Terence Conran and Peter Prescott proudly admit this isn’t an ‘objective’ book. It’s their idiosyncratic view of what makes a great restaurant – ‘quirkiness, wonderful personalities, service, ambience, design, location…’  With recommendations from Twickenham to Brick Lane and Stoke Newington to Southwark, as well as fold-out maps for new visitors to London, it’s a perfect example of what a guidebook should be: beautiful in its own right and full of insights, personality and insider knowledge.

            

Hazan Family Favorites By Giuliano Hazan, Foreword by Marcella Hazan

Published by Stewart Tabori & Chang

May 2012 Price £19.99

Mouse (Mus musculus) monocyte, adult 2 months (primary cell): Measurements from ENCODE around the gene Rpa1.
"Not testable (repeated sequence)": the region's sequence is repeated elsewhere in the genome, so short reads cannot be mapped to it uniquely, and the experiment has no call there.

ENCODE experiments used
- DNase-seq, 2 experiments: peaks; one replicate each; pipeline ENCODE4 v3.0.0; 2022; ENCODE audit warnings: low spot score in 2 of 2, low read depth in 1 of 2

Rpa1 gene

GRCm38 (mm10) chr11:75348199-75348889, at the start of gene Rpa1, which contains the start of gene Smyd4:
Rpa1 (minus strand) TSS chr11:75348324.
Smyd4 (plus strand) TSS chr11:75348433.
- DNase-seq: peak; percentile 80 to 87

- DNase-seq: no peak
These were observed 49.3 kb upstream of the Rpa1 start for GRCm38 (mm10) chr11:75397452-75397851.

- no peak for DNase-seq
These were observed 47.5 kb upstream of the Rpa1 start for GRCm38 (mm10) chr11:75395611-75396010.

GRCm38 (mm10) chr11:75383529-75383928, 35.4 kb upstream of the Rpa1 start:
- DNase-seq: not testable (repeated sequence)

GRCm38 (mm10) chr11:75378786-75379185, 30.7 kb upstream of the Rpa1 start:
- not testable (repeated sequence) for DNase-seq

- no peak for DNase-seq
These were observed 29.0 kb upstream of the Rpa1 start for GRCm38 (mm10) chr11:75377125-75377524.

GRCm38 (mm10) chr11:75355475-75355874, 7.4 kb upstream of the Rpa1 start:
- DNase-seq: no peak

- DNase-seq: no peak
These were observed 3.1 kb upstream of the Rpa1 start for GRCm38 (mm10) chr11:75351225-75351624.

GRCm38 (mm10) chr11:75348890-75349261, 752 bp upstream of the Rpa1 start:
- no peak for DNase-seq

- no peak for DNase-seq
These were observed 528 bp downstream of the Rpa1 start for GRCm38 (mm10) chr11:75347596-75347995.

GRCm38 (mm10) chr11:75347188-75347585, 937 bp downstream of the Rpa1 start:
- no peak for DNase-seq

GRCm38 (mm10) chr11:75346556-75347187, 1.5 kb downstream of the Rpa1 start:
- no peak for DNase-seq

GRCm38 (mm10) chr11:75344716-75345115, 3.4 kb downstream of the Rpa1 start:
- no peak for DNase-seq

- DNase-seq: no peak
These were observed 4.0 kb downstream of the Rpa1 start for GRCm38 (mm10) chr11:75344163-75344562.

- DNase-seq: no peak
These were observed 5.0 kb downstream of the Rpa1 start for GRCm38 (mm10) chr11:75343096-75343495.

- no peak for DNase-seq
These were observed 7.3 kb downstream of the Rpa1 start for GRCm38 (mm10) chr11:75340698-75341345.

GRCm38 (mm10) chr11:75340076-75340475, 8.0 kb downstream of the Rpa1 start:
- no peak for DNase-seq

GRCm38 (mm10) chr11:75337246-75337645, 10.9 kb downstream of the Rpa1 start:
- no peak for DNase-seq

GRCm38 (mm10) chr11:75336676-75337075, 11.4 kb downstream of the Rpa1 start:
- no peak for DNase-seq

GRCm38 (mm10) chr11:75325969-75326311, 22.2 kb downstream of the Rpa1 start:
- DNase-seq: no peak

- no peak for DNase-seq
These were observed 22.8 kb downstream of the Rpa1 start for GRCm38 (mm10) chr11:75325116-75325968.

Last night my teenage daughter embarked on a complicated dough recipe without checking how long the various stages would take to complete. With school the next morning, she was in bed and fast asleep hours before the dough was finally ready. I promised to finish the baking for her, but at 1 am, still applying the glaze to the admittedly beautiful buns, I was wondering why she couldn’t have opted for a plain old Victoria sponge instead.

Getting your timings wrong isn’t a mistake Giuliano Hazan would let you make. Each of his recipes starts with a brisk ‘time from start to finish’ guide and the instructions are both simple and concise. It’s a book that is characterised by the calm, capable charm that must make him such a reassuring tutor at the cooking school in Verona that he runs with his wife, Lael.